If you have a period tracker on your phone, it’s probably one of your most used apps.
In a world where it's hard to take a moment for yourself between work, keeping up with friends and social media, having something to track your period can be quite handy. It tells you important information about your period and calculates when it is next due.
They’re some of the most popular apps out there, but it seems that the companies responsible for these apps could be selling off your personal data for profit.
A Brazil-based cyber security guide, Chupadados powered by the female-led think tank Coding Rights, recently did an investigation into just what you’re saying yes to when you click on the “I agree” option under these apps’ terms and conditions.
Kara Maria Ananda notes how she got an email from a period tracking website asking her to promote their information within her community and she was shocked to find that they were tracking hundreds of women’s fertility information every month.
This article in The Guardian lists exactly what and how Facebook and Google knows about you and how they use that personal data to show you ads. Many other apps including the ones you use to track your period are using the same model as all the information we put online becomes something valuable for companies to use.
According to Chupadados: “if we consider the time that we spend feeding social networks and apps with information as time spent working, the 1 billion Facebook users worldwide are carrying out over 300,000,000 hours of unpaid work per day.”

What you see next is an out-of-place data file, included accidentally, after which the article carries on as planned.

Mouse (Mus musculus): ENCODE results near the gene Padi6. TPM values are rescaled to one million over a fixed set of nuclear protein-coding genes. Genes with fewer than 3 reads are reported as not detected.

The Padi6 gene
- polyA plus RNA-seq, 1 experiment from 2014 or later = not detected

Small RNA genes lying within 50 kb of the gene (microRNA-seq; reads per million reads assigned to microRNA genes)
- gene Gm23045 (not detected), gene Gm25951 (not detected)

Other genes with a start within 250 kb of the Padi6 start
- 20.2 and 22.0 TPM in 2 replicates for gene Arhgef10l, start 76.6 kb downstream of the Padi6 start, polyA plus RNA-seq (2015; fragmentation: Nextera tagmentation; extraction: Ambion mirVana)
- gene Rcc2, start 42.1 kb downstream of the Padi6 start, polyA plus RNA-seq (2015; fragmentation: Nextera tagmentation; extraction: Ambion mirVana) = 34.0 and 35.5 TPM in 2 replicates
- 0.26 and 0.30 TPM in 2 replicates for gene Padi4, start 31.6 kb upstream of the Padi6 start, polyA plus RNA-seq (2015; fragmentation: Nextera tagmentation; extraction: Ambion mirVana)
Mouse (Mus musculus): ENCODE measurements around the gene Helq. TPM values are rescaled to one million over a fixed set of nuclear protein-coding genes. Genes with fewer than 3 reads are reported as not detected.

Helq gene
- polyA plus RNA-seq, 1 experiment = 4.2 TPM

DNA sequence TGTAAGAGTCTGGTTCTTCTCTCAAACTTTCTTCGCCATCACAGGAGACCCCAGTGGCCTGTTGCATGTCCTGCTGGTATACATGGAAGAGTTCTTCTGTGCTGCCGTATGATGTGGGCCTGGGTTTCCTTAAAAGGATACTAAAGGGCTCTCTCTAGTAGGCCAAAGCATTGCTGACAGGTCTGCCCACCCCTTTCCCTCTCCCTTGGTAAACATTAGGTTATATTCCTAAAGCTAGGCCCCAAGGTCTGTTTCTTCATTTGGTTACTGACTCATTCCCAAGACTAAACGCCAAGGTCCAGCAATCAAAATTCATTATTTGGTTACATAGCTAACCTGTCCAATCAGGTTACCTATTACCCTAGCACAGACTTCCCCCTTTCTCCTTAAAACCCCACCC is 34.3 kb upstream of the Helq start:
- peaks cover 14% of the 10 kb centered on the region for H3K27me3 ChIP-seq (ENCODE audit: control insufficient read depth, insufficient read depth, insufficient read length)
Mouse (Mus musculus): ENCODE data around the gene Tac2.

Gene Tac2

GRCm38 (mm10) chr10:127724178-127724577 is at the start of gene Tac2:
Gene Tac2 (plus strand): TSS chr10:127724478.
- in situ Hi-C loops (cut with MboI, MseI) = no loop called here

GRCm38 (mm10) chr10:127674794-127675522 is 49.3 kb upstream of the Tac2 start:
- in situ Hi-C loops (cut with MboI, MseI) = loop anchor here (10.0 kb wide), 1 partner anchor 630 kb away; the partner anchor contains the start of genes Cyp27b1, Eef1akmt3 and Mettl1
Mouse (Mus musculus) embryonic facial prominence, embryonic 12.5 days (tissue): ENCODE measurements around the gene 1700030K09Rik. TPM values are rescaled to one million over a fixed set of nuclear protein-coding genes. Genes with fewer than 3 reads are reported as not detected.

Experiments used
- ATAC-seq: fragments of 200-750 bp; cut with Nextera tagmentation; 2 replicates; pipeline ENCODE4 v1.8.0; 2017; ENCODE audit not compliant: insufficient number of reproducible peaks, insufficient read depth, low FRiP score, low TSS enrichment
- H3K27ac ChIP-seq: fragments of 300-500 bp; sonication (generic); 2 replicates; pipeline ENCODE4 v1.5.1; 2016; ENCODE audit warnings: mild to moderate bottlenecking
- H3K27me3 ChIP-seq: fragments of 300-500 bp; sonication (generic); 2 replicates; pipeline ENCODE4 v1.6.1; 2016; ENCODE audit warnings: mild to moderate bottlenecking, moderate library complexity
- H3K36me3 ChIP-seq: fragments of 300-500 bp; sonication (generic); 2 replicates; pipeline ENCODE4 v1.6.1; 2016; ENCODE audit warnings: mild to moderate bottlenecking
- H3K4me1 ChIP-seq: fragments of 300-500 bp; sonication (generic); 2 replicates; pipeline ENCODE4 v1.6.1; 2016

Basically they’re making money by you sending emails, liking that picture and saving what your period is doing because they sell off that information to other businesses who then target specific ads to you and tell their sales and marketing teams about your needs.
If you’re thinking “how bad could this really be? What would they really do with that information?” there are downsides to having your sensitive information floating around, Chupadados warns, “It is worth remembering that the more data collected about us, the more vulnerable we become. We are exposed not only to ceaseless propaganda, but also to potential leaks of our intimate information.”
Glow, one of the apps studied in Chupadados’s report, had a problem (which they fixed by updating it) in 2016 where anyone who knew a user’s email address could access that user’s personal data according to an investigation by Consumer Reports. Which is quite a big deal since Glow asks for things like when last you had sex and in what position, how many drinks you’ve had every day and when you get your period.
So be careful with your period app, or consider downloading a different one that uses less of your information.
And think about what details you're sharing with other types of apps you use.
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